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[uk_rpi] [why_bother_trying]

In order to assess long-term DB liabilities, some estimate of inflation is crucial. In the UK, the RPI used to matter, not the CPI or CPIH. With effect from April 2011, the public service pension scheme increases were switched from RPI to CPI, which some private sector pension schemes were able to follow.

Not only are preserved benefits normally partially linked to inflation over the whole deferment period, but also pensions in payment are partially linked to inflation on a year-by-year basis. Some pension schemes grant full RPI coverage whereas others have a 5% limit (few schemes appear to have adopted the 2.5% limit permitted since 2005). Even for a lower limit, one still needs some idea of how much the full increase would be and how much to allow as a margin.

Index Annual Increases Since January 1989
RPI peaked at 10.9 % pa in the year until October 1990 with a trough of minus 1.6% pa in the year until June 2009 (April 2015). 
CPI peaked at 8.5 % pa in the year until April 1991 with a trough of minus 0.2% pa in the year until April 2015. 
CPIH peaked at 9.2 % pa in the year until October 1990 with a trough of 0.2% pa in the year until October 2015.  Unlike RPI and CPI, CPIH increases have always been positive.

Relative Annual Increases Since January 1989
RPI v CPI
  On average, RPI exceeded CPI by 0.7 % pa, with a minimum of minus 3.5 % pa (April 2009) and a maximum of 3.1 % pa (July 1990).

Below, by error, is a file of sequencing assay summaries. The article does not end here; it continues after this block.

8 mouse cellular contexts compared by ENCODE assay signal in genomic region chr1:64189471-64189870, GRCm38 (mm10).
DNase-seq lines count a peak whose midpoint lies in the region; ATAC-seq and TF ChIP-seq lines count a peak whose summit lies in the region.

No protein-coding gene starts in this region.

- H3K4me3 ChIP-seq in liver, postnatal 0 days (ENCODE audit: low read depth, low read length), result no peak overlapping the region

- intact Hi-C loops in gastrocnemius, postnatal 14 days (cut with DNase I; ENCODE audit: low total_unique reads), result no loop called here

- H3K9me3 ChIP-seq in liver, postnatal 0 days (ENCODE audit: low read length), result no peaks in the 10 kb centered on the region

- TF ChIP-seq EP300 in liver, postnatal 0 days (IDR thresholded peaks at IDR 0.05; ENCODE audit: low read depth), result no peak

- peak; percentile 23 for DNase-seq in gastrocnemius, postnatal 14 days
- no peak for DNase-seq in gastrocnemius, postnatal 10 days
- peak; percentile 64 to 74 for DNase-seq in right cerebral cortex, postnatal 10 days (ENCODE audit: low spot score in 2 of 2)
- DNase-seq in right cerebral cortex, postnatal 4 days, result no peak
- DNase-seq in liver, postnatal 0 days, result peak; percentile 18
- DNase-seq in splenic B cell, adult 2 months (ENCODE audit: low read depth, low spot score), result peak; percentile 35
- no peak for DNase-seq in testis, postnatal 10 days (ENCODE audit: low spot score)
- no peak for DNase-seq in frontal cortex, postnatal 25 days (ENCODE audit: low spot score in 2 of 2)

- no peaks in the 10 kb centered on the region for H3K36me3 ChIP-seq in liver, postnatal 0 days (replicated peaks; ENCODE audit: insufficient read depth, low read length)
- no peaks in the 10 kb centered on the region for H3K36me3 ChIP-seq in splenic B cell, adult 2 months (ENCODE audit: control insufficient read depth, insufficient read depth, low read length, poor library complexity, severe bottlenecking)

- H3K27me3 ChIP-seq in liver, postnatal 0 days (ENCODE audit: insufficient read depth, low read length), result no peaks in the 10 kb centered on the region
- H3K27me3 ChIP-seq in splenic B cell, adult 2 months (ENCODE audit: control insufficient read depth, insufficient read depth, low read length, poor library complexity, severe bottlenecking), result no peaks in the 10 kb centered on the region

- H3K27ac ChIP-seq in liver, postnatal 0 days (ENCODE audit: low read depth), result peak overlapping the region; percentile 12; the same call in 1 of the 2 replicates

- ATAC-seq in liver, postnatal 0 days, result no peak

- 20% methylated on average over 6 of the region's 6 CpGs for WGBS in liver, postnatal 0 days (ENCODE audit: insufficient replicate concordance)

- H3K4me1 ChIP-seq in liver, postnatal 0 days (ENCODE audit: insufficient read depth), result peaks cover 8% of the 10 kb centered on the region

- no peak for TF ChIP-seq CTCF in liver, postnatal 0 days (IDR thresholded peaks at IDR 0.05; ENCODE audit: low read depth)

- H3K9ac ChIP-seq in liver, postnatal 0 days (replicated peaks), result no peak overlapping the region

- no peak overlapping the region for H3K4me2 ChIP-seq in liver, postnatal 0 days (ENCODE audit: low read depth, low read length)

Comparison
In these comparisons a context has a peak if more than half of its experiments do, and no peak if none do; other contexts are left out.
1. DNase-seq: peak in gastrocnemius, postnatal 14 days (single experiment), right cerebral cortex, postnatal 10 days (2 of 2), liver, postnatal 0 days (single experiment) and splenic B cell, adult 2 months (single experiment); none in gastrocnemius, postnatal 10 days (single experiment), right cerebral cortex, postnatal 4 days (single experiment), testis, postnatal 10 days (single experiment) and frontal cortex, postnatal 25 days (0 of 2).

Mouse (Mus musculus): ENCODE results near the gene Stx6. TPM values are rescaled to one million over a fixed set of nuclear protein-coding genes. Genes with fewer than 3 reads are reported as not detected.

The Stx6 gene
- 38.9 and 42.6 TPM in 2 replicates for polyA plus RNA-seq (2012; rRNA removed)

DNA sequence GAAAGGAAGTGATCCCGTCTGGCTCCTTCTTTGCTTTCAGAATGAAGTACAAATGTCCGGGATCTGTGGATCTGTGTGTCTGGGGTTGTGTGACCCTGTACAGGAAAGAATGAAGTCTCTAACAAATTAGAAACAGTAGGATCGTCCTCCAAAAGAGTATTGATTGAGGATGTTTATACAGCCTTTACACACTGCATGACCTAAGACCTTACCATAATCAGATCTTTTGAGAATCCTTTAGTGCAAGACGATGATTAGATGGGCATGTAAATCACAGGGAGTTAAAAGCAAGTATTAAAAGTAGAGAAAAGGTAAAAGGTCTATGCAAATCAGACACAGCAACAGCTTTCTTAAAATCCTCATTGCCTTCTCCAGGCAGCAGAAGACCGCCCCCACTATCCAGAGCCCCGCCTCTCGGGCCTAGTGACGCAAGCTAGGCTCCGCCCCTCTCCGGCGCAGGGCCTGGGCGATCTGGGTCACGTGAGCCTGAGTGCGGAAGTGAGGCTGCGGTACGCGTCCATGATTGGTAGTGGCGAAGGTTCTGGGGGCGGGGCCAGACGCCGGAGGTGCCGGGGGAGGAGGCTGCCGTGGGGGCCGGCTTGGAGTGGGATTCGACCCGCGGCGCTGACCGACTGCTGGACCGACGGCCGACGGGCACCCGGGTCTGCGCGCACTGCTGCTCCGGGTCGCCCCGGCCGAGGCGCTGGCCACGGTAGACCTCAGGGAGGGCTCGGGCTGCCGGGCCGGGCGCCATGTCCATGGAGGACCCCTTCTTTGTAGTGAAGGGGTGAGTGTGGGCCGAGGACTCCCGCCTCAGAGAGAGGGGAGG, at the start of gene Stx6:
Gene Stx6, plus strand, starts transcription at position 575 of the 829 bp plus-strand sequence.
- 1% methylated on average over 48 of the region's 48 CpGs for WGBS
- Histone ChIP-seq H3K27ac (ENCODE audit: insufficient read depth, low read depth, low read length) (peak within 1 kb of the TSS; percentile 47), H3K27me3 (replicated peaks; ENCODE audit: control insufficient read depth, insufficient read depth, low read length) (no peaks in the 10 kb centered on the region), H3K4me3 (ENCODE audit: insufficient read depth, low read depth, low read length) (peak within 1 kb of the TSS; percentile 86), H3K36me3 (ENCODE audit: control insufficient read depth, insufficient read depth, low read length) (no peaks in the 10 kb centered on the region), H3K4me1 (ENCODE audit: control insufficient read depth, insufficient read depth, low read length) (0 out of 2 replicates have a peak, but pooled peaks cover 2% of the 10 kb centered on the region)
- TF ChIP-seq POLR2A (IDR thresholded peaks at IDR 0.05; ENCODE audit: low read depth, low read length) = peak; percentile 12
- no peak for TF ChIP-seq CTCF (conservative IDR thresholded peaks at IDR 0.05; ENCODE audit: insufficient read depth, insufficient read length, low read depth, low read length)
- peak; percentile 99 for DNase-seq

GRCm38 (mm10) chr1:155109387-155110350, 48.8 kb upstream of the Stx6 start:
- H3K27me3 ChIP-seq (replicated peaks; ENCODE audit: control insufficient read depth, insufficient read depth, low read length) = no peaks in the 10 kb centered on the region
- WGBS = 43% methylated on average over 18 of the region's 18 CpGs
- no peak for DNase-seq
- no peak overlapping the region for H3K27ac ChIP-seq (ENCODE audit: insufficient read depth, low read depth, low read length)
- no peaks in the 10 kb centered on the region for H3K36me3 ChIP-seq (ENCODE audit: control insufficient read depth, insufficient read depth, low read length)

RPI v CPIH  On average, RPI exceeded CPIH by 0.6 % pa, with a minimum of minus 3.4 % pa (April 2009) and a maximum of 2.6 % pa (June 2010).
CPIH v CPI  On average, CPIH exceeded CPI by 0.1 % pa, with a minimum of minus 1.0 % pa (July 1991) and a maximum of 1.7 % pa (January 1991).

The figures immediately above do not show that there have been changes over time, which can be more easily seen from the charts.

Although UK inflation has hardly been above 5% in any year since the early 1990s, that has simply not always been the case, with some of us recalling the 1970s. Why should we assume that it must remain under control? Yes, the Bank of England has a remit to keep inflation under control but that is currently based upon the CPI rather than the RPI and they could still fail in that mission. Increases comparison charts for and between CPI, CPIH and RPI are shown, linked from RPI alone (since 1953), RPI and CPI (since 1975) and all three (since 1989).

We're worried that liabilities are being hugely overstated, by the order of at least 25%, possibly even higher. While we don't claim to know the future, some estimate must be made and we are worried that current estimates are just plain excessive. Oh, no, we don't believe there is a holy grail. Further, we are surprised that major UK actuarial consultancies can assume a long-term average increase difference as high as 1% pa between CPI and RPI. While we have seen that in single years, we have rarely seen it over periods as long as 10 years (6 out of 44 between 1975 and 2019) and never over periods as long as 15 years.

Suppose we compare RPI with “CPI+X” for statistical significance (one-tailed 5%) over time. Using a t-test, we found that X = 0.90% is significantly different (0.89% is not significant). Over the whole period since CPIH started being published, we have concluded that it is not statistically different from CPI.